Monitoring Financial Performance: An Approach for Forensic Crime Labs

By Speaker, Paul; Fleming, Arron Scott | The CPA Journal, August 2009 | Go to article overview

Monitoring Financial Performance: An Approach for Forensic Crime Labs


Speaker, Paul, Fleming, Arron Scott, The CPA Journal


The pressure to improve performance is felt by managers in every industry. In difficult financial times, it becomes all the more important for managers to seek continuous improvements in the per- formance of their organizations. Forensic lab- oratories are not unlike other service organi- zations in this regard and must continually find ways to improve performance with limited resources. Applying metrics to key areas is a method for gauging success, for recognizing areas for improvement and for identifying potential risks. Nevertheless, routine accounting practices and standaidized cost terms have been slow to permeate this industry.

Metrics and budgetary analyses can be helpful, but until recently such calculations were not possible given the lack of fiscal and casework standardization within the forensic laboratory industry. Both auditors and CPA consultants can benefit themselves and the forensic laboratory service industry by using metrics to identify risk areas and improve and communicate lab performance.

Improving Cost Management

Forensic laboratories have benefited from an exponential increase in demand for services, partially driven by the success of television shows such as CSl and Dexter. In reality, though, the vast majority of laboratories are less-than-glamorous enterprises responsible to a city, county, state, or federal government with limited fiscal resources. Their mandate is generally to correctly process as much casework in a timely fashion as resources permit, which can be a difficult task. Therefore, the suggested metrics to follow should be related to increasing the cases processed while maintaining quality for the given budget. Those same metrics potentially offer forensic managers the proof they need to support claims for additional resources or policy changes.

At the highest level, good metrics tie the mission, vision, values, and goals of an organization to some kind of measureable outcome. Good metrics direct the attention and focus of the manager to achieving these goals, and often prompt changes in fiscal and organizational policy or practice. Unfortunately, the forensic laboratory industry does not follow a standard practice with respect to the collection and publication of fiscal and casework data that might assist in the management of resources. Two recent studies, however, offer some hope to the standardization of language and the development of tools to meet the goals of crime laboratories. The first study, Quadrupol (Project Quodrupol: Development of a Benchmarking Model for Forensic Laboratories, March 31, 2003, OISIN II programme of the Commission of the European Union, Contract 2001/OIS/066), established the groundwork and offered a standardized definition set for measurement of the inputs and outcomes of crime laboratories in Europe. The second study, US Foresight (Foresight NlJ - Measure, Preserve, Improve), adopted the basis of die Quadrupol study and extended the standardization to include connections between casework, operational budgets, and personnel detail for laboratories across North America.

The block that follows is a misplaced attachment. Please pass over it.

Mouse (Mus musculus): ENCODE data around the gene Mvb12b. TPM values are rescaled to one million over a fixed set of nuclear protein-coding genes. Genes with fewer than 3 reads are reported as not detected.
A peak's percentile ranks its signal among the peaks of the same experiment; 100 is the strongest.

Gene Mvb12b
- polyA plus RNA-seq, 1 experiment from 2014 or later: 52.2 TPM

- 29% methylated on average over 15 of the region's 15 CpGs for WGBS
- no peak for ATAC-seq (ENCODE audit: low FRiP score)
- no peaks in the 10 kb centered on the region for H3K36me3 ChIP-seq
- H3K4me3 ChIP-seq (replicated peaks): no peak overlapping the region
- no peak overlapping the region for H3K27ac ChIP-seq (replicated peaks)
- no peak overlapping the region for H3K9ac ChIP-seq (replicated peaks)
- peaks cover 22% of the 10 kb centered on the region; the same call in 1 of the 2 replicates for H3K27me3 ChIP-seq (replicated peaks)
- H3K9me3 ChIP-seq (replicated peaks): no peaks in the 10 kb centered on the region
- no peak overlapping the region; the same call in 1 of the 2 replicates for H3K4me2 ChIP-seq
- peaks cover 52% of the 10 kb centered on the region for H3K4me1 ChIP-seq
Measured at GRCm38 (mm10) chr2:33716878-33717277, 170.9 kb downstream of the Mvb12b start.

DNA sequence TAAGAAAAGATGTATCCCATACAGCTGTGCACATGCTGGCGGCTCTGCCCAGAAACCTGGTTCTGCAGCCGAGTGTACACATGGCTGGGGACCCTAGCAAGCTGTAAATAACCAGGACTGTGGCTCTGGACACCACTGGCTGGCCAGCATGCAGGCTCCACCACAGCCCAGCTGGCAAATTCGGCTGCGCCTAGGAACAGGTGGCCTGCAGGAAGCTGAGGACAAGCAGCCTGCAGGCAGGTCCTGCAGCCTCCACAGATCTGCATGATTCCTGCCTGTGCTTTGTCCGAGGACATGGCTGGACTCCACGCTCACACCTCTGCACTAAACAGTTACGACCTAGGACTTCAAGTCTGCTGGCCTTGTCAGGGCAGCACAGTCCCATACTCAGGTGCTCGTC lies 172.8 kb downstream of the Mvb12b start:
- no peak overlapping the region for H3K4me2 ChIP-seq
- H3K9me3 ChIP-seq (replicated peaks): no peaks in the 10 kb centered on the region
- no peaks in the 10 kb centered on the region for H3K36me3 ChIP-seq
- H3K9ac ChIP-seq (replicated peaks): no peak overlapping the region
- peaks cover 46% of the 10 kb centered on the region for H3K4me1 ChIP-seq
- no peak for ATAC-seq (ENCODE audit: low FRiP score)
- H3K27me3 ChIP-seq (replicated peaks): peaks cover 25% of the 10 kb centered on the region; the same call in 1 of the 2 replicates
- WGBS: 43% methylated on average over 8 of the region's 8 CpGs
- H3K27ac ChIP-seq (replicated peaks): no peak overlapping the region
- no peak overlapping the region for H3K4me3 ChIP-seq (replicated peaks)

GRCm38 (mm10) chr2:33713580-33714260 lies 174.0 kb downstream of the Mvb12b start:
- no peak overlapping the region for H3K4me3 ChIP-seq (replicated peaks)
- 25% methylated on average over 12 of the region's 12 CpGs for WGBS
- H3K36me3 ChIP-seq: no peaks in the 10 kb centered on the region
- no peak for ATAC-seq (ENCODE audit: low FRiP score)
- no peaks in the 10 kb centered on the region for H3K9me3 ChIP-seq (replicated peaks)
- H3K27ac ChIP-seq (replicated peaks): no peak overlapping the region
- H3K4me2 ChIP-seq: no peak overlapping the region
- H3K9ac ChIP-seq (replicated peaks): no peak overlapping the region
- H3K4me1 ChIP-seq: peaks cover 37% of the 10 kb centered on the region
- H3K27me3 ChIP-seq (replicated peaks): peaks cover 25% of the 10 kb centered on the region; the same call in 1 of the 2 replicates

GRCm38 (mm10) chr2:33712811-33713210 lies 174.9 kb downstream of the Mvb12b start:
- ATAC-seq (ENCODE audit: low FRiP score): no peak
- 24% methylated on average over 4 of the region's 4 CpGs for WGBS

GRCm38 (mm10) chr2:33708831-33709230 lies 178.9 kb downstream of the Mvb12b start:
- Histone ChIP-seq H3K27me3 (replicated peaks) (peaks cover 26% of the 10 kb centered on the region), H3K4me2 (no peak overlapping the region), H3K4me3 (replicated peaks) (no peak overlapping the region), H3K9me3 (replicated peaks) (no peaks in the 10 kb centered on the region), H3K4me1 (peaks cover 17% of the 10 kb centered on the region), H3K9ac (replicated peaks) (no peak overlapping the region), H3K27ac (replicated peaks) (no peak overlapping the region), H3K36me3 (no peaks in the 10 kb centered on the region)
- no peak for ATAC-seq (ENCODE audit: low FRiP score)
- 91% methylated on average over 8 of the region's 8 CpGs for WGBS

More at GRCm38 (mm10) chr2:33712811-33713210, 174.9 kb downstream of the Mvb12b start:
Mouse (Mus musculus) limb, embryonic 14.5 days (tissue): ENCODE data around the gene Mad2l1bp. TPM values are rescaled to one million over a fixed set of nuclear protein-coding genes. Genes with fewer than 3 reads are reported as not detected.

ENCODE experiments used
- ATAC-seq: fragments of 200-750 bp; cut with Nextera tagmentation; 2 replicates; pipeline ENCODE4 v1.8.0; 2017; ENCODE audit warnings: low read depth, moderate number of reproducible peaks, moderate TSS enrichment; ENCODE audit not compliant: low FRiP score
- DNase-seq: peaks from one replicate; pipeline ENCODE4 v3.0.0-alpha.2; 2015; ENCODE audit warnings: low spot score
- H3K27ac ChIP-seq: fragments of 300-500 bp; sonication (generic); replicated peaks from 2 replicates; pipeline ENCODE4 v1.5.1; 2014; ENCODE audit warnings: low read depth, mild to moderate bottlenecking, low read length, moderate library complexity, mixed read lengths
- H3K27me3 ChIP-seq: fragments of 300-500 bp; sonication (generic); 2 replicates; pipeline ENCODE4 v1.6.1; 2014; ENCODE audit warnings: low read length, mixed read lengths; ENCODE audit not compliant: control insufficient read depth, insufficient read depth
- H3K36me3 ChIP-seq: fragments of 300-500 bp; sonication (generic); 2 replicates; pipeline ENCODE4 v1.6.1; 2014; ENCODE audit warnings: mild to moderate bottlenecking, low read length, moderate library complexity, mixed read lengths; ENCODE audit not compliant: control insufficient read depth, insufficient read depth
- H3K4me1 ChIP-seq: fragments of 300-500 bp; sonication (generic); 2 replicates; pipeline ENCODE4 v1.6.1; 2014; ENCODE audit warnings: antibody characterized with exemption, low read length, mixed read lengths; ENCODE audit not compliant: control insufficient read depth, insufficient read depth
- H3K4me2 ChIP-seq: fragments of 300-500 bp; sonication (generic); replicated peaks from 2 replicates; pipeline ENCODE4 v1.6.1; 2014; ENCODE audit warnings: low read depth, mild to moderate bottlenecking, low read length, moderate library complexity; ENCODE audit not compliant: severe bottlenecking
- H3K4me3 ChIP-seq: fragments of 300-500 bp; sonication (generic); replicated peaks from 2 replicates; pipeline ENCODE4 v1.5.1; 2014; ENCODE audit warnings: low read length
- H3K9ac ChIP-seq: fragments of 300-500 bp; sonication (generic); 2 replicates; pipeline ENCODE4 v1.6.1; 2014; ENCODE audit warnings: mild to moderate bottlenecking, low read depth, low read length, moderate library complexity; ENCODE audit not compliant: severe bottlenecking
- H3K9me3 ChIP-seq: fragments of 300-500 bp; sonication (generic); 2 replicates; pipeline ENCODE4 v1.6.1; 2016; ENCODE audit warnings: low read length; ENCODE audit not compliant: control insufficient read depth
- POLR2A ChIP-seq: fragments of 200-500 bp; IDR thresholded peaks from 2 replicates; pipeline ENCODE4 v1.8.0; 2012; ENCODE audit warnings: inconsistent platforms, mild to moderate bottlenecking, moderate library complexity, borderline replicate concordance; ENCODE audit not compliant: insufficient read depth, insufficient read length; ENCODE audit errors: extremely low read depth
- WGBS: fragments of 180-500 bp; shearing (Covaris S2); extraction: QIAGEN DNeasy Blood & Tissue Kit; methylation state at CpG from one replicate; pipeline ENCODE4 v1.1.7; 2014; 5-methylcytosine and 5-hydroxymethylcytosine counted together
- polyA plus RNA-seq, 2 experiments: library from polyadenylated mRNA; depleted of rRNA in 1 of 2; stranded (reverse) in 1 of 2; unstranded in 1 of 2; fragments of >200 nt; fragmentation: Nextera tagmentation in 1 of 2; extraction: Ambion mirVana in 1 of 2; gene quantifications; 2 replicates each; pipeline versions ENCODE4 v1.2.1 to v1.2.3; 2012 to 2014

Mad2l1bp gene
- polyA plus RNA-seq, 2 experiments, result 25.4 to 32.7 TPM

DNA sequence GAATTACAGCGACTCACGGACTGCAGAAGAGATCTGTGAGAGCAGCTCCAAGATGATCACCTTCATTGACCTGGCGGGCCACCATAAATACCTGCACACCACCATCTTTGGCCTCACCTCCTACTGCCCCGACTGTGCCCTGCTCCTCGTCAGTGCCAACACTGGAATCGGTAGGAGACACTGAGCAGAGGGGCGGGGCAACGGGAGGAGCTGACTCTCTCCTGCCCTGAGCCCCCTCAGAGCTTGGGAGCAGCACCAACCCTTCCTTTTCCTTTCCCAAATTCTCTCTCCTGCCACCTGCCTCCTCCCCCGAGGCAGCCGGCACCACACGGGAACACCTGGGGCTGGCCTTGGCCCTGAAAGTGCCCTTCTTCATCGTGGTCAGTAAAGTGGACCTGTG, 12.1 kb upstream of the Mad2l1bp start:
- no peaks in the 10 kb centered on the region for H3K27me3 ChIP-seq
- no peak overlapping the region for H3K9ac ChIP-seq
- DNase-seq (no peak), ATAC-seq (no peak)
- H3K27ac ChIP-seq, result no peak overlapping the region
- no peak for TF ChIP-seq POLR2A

Using the language of the studies above, as well as their budget and accounting data the authors examined the use of metrics as an analytical tool for operational measurement and improvement. First, the use of metrics across the industry is considered for comparison purposes and to introduce a standard technique to examine a laboratory's return on investment (ROI) and its component parts. Second, the use of metrics within a laboratory is considered a managerial tool to monitor efficiency and cost, as well as to communicate financial effectiveness.

Connecting Goals: Metrics Across the Industry

Public forensic laboratories are generally given the mandate to process all of the forensic requests that investigators send. Given their limited budgets, however, laboratory managers must prioritize among their requests and ration the resources at their disposal. …

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